> > > > > > > > > > > > teardown :each #default - works like teardown does now
> > > > > > > > > > > > teardown :all      #replaces context teardown
> > > > > > > > > > > >
> > > > > > > > > > > > The second uses "before" and "after" in the same way:
> > > > > > > > > > > >
> > > > > > > > > > > > before :each   #default - works like setup does now
> > > > > > > > > > > > before :all        #replaces context_setup
> > > > > > > > > > > > after :each       #default - works like teardown does
> now
> > > > > > > > > > > > after :all            #replaces context teardown
> > > > > > > > > > > >
> > > > > > > > > > > > In both cases, the default is :each, so you can just
> say
> > > > "setup
> > > > > > > do"
> > > > > > > > or
> > > > > > > > > > > > "before do" instead of "setup :each do" or "before
> :each
> > > > do".
> > > > > > > > > > > >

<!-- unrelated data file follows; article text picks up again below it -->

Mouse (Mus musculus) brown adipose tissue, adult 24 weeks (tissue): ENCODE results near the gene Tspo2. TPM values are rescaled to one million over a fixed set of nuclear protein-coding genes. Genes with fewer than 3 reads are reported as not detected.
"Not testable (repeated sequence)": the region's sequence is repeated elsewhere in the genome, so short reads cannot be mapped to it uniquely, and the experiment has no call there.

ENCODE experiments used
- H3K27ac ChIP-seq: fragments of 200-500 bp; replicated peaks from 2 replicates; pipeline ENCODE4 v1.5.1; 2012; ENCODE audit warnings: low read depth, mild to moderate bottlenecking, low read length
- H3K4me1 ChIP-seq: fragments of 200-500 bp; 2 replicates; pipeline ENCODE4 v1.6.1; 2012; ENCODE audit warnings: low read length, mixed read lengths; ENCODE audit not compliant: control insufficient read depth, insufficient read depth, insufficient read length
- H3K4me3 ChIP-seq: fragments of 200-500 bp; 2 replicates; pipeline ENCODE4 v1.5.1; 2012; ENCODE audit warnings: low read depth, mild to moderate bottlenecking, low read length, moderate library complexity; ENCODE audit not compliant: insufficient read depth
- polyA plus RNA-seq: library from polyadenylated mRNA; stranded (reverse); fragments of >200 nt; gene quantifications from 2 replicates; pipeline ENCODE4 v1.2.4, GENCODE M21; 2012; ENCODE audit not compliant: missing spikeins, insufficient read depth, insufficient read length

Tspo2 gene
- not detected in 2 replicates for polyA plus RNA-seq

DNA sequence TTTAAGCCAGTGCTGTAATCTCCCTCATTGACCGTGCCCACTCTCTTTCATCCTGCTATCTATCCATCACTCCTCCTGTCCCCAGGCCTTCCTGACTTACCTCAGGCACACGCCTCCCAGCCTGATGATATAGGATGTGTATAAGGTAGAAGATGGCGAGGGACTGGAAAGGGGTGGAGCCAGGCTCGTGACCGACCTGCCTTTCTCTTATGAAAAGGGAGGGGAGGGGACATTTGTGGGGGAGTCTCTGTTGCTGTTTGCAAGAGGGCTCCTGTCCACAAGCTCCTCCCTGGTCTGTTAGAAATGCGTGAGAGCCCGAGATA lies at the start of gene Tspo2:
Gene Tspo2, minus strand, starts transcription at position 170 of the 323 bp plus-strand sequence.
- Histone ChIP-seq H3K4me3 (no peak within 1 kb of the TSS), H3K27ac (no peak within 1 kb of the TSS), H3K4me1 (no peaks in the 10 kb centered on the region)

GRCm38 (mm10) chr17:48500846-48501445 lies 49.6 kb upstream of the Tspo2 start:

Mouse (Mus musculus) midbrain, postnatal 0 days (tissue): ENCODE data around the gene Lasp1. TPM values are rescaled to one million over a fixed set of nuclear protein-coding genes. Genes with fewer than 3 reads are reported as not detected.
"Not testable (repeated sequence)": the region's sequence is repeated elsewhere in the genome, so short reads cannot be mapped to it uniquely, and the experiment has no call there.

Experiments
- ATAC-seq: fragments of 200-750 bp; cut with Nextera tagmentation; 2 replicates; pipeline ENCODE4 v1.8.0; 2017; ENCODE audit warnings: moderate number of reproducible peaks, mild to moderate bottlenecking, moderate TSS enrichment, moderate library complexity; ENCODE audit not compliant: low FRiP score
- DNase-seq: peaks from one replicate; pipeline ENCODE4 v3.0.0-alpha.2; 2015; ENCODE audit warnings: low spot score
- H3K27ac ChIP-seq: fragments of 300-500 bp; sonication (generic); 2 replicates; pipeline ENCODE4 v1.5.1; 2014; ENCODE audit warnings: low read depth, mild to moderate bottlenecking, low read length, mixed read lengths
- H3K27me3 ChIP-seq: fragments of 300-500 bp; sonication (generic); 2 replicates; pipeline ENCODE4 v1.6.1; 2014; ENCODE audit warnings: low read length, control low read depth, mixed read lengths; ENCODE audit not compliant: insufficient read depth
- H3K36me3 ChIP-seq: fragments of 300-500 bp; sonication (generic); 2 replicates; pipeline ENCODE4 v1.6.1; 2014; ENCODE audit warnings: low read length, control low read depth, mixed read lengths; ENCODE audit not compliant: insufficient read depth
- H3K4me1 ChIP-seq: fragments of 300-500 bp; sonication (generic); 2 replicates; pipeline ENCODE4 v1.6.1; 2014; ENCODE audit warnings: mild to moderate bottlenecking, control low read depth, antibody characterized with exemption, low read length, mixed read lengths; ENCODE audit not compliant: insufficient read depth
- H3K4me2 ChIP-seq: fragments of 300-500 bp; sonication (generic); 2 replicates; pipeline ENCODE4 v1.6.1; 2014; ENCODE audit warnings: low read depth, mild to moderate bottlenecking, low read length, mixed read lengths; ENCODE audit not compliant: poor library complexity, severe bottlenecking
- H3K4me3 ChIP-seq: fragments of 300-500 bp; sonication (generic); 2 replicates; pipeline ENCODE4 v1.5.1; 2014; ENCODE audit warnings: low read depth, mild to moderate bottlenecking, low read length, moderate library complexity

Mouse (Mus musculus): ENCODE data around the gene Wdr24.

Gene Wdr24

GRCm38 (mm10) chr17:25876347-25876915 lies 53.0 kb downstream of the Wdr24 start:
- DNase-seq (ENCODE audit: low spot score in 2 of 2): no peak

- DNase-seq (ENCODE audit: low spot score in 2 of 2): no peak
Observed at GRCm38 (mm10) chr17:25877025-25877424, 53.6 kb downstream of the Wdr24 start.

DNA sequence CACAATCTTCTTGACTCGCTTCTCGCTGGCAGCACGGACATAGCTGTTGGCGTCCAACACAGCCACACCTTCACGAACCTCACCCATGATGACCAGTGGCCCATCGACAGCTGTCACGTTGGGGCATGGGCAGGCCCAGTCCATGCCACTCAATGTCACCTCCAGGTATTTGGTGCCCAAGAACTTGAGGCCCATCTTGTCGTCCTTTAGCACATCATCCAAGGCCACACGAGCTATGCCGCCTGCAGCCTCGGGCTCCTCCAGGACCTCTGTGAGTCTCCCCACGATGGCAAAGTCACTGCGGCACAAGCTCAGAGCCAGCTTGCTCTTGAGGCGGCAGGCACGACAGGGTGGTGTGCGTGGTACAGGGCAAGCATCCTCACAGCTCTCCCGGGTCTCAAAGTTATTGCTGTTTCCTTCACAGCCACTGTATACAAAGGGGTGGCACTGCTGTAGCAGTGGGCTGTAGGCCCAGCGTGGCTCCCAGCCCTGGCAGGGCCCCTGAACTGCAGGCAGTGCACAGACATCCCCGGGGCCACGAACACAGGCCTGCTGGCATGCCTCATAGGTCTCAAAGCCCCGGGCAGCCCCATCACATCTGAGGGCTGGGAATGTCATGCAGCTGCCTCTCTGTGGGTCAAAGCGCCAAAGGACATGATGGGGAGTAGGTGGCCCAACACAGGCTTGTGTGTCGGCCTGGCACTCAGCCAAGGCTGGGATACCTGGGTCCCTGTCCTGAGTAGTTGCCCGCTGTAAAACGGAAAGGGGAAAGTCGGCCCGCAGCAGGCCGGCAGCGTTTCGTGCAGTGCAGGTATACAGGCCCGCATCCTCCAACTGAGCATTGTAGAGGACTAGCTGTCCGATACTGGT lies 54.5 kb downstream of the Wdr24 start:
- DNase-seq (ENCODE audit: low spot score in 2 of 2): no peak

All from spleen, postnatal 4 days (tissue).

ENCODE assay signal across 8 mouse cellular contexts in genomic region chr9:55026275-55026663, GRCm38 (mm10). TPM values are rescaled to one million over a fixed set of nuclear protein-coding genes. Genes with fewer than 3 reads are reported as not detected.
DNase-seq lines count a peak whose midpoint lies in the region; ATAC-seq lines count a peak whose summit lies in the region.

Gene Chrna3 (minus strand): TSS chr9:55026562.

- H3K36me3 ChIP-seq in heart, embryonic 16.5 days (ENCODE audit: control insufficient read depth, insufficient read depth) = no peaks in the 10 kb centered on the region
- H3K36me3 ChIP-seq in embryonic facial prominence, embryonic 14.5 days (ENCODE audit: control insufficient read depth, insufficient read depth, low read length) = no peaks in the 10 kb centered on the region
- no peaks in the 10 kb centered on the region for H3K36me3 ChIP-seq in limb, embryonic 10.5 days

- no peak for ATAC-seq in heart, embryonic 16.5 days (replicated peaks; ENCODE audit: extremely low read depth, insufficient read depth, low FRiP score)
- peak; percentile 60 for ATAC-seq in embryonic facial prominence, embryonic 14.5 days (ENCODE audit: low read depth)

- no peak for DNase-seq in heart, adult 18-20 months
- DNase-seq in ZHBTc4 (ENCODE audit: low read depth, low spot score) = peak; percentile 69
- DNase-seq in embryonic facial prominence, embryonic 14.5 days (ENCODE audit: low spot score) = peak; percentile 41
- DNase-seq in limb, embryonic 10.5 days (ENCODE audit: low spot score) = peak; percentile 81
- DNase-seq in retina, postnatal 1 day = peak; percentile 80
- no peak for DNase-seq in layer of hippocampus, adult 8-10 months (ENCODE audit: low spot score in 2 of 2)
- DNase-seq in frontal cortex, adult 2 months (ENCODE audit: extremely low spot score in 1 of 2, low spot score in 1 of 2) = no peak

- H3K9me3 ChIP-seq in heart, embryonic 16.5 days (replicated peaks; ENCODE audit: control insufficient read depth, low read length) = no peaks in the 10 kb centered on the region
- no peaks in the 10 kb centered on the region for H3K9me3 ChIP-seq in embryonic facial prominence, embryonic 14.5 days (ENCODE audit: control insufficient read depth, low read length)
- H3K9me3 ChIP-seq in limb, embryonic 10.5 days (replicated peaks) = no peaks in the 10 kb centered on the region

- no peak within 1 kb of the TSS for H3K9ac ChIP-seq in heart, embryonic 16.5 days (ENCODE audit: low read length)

> > > > > > > > > > > > == Examples
> > > > > > > > > > > >
> > > > > > > > > > > > describe Thing do
> > > > > > > > > > > >   setup :all { ... }
> > > > > > > > > > > >   setup :each { ... }
> > > > > > > > > > > >   it "should do something" { ... }
> > > > > > > > > > > >   it "should do something else" { ... }
> > > > > > > > > > > >   teardown :each { ... }
> > > > > > > > > > > >   teardown :all { ... }
> > > > > > > > > > > > end
> > > > > > > > > > > >
> > > > > > > > > > > > describe Thing do
> > > > > > > > > > > >   before :all { ... }
> > > > > > > > > > > >   before :each { ... }
> > > > > > > > > > > >   it "should do something" { ... }
> > > > > > > > > > > >   it "should do something else" { ... }
> > > > > > > > > > > >   after :each { ... }
> > > > > > > > > > > >   after :all { ... }
> > > > > > > > > > > > end